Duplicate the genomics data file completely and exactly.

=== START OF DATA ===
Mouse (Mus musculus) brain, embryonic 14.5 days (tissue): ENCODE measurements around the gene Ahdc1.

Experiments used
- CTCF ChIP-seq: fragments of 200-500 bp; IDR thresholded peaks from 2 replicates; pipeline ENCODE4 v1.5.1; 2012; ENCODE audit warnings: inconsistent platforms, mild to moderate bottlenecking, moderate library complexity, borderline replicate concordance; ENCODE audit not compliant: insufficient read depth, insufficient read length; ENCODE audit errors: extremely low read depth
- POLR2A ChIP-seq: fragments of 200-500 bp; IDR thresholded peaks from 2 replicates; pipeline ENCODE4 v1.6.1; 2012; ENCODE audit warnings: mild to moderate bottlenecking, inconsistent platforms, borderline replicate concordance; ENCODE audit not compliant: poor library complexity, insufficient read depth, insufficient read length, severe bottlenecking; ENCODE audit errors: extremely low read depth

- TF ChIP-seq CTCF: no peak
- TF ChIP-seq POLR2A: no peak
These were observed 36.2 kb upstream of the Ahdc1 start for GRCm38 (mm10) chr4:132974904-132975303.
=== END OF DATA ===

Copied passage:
Mouse (Mus musculus) brain, embryonic 14.5 days (tissue): ENCODE measurements around the gene Ahdc1.

Experiments used
- CTCF ChIP-seq: fragments of 200-500 bp; IDR thresholded peaks from 2 replicates; pipeline ENCODE4 v1.5.1; 2012; ENCODE audit warnings: inconsistent platforms, mild to moderate bottlenecking, moderate library complexity, borderline replicate concordance; ENCODE audit not compliant: insufficient read depth, insufficient read length; ENCODE audit errors: extremely low read depth
- POLR2A ChIP-seq: fragments of 200-500 bp; IDR thresholded peaks from 2 replicates; pipeline ENCODE4 v1.6.1; 2012; ENCODE audit warnings: mild to moderate bottlenecking, inconsistent platforms, borderline replicate concordance; ENCODE audit not compliant: poor library complexity, insufficient read depth, insufficient read length, severe bottlenecking; ENCODE audit errors: extremely low read depth

- TF ChIP-seq CTCF: no peak
- TF ChIP-seq POLR2A: no peak
These were observed 36.2 kb upstream of the Ahdc1 start for GRCm38 (mm10) chr4:132974904-132975303.